Perceptual Styles

Attention and Perceptual Selection

Let’s take a look at the misconception of the 8 second attention span and how it affects consumer engagement.

In our last post we discussed the concept of sensory adaptation and how it is driving the evolution of advertising. Here’s a quick re-cap: consumers are quickly tuning out of the content they find irrelevant and immersing themselves in what they enjoy. For marketers and advertisers, that means that content needs to make a personalized impression, and fast. While some blame the consumer’s supposed depreciating attention span, the psychology behind those claims is more nuanced. Let’s take a look at the misconception of the 8 second attention span and how it affects consumer engagement.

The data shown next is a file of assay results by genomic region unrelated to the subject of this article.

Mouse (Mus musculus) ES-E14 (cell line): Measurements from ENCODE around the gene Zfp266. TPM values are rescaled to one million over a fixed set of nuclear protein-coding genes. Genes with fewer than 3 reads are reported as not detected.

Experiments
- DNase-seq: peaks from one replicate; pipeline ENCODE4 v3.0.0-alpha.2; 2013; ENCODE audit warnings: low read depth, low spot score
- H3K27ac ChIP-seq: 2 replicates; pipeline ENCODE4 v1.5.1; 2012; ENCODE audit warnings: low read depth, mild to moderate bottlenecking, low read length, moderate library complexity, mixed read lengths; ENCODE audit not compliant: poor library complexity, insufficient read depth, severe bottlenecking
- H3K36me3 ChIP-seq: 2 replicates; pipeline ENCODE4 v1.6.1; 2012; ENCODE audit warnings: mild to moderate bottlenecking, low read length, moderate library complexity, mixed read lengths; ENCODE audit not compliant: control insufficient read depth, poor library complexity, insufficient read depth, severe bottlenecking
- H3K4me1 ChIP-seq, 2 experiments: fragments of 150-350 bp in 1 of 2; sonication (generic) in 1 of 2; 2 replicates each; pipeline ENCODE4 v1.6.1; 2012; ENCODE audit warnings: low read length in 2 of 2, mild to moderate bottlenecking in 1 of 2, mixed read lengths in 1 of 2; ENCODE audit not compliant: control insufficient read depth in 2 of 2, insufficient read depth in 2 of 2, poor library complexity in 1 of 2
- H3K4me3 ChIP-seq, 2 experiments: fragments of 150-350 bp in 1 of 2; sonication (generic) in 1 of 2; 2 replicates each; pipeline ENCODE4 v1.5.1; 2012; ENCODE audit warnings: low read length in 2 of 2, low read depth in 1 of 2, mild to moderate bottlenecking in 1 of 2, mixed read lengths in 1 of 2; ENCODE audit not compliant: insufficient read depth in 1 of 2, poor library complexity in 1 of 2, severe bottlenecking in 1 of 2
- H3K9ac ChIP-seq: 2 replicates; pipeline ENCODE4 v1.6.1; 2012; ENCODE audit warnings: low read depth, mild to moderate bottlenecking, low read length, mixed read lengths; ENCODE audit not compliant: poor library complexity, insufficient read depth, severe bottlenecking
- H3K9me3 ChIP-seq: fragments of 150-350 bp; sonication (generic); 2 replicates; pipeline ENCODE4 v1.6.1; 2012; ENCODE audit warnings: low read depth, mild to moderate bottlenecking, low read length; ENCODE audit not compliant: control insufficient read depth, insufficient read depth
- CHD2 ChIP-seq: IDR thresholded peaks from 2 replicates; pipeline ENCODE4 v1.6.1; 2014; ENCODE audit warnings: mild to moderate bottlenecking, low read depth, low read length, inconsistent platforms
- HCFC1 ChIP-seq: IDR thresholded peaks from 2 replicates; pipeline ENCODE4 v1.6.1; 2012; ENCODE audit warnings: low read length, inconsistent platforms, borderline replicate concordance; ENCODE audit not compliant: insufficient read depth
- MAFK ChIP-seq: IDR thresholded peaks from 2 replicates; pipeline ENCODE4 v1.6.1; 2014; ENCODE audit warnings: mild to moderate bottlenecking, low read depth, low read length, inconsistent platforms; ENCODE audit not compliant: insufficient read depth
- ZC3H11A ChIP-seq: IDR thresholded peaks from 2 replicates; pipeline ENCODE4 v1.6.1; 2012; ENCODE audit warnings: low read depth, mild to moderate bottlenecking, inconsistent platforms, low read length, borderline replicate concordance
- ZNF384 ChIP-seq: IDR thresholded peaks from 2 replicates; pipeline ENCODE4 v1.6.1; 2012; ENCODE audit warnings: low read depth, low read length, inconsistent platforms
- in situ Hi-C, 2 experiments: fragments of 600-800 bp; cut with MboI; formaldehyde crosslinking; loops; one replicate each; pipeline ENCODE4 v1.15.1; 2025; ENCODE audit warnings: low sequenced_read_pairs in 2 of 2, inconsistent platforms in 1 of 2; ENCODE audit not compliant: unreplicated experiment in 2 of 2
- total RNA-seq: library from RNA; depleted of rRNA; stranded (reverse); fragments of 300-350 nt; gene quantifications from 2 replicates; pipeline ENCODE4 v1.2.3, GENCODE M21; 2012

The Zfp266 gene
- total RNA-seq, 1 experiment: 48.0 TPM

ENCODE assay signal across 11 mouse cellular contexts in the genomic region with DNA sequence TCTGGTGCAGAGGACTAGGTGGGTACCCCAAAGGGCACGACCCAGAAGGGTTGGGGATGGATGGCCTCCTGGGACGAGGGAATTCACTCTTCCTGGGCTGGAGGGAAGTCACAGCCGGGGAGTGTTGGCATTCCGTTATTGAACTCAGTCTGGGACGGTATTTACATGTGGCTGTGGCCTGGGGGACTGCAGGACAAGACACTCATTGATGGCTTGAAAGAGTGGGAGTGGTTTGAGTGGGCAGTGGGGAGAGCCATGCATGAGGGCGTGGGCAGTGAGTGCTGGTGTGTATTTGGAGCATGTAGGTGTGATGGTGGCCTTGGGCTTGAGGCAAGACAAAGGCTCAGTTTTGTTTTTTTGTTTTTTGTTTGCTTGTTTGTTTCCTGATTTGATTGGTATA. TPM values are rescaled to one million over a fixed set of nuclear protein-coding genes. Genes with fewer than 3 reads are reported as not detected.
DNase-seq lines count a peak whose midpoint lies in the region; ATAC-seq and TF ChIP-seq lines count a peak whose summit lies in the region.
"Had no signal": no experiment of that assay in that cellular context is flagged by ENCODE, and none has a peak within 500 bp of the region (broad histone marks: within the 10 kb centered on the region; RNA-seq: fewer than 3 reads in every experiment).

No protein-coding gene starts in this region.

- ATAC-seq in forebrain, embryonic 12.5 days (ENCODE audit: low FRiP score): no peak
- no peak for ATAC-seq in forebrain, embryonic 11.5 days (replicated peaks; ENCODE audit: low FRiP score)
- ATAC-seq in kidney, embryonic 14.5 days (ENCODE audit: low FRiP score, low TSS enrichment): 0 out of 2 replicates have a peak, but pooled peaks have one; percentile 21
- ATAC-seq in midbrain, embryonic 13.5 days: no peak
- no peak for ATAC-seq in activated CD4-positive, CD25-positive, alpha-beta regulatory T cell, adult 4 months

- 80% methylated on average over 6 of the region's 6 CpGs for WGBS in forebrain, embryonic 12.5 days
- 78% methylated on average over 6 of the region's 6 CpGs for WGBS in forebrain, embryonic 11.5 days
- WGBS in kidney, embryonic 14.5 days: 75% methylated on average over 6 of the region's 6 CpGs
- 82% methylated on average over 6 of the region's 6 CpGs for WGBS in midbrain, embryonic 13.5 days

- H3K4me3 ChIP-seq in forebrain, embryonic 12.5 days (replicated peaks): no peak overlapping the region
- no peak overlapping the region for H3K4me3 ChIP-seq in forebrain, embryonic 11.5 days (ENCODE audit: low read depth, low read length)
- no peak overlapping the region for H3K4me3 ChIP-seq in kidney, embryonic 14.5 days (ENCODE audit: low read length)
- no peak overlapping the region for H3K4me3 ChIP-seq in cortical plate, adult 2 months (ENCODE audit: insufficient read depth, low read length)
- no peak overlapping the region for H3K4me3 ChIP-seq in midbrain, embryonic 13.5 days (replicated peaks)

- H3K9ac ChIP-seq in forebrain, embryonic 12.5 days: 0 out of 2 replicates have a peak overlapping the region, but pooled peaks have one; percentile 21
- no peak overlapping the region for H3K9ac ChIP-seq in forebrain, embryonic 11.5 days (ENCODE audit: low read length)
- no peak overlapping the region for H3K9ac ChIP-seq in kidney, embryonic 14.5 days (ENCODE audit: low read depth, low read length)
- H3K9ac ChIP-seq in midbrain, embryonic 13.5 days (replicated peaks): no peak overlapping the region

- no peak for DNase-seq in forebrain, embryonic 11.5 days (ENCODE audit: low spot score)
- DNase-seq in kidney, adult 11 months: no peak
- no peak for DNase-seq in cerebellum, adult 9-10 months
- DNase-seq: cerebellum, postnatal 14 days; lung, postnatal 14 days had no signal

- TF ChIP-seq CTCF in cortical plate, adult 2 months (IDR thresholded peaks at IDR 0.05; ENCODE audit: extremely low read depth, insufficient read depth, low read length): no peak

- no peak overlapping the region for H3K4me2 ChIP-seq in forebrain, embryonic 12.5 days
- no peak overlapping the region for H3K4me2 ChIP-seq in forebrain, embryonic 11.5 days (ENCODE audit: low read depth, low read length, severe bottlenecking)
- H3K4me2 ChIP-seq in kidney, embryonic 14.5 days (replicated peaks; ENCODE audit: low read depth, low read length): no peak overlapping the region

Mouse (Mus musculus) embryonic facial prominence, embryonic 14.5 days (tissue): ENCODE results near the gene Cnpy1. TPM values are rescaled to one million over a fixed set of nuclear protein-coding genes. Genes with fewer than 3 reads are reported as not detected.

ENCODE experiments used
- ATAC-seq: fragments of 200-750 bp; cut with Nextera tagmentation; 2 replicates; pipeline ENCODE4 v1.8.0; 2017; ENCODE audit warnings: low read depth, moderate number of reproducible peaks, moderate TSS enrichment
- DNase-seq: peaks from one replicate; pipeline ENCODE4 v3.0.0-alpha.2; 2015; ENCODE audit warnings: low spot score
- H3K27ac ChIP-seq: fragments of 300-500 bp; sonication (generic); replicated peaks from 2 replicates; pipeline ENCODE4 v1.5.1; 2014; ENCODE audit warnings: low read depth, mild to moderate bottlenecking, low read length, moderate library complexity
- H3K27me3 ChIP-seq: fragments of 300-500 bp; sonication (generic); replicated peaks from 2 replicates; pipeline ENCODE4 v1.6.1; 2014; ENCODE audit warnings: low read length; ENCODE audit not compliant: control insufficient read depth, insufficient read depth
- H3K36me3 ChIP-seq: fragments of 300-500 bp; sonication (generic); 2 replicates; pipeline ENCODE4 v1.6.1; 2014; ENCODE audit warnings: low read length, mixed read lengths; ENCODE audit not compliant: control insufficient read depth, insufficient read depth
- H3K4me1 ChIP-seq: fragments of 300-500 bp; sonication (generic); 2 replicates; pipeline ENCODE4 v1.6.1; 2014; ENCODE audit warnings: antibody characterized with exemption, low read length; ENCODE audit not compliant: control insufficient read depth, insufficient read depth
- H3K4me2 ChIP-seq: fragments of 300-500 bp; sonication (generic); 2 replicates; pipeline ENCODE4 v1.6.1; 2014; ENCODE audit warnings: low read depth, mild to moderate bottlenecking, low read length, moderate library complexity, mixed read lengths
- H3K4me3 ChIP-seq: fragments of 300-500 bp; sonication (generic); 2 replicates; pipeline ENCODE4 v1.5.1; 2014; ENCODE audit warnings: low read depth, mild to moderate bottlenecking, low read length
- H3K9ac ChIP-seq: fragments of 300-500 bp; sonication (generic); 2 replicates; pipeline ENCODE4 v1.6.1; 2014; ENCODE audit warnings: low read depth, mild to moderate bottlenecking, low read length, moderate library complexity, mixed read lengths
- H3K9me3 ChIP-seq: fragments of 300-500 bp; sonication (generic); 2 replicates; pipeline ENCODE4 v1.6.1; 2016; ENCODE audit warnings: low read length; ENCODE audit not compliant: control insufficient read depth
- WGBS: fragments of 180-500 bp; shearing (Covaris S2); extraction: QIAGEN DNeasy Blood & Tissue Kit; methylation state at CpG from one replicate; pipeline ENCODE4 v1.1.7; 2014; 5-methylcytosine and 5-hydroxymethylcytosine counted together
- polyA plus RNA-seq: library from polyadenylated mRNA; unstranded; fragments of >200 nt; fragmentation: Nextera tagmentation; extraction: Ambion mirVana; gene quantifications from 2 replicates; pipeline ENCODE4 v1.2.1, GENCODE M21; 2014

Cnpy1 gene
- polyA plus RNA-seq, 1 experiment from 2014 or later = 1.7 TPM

The Selective Consumer

In the past, researchers mistook the selective consumer for a distracted shopper. Microsoft released a report that cited research from Statistic Brain on the human attention span, and how it was down to 8 seconds: less than a goldfish (Microsoft, 2015). The report received all sorts of support and backlash, and was eventually dismissed as a myth. But was it really a myth, or did we misconceive the underlying meaning? 

A clever psychologist once wrote that “we should all be fortunate that consumers are selective.” The market is watered down with similar, abundant brands, while the landscape of modern ad space has become oversaturated with content. In the consumer’s mind, that equals too many options and information overload. In order to navigate the sea of ads, some consumers have developed personalized psychological filters.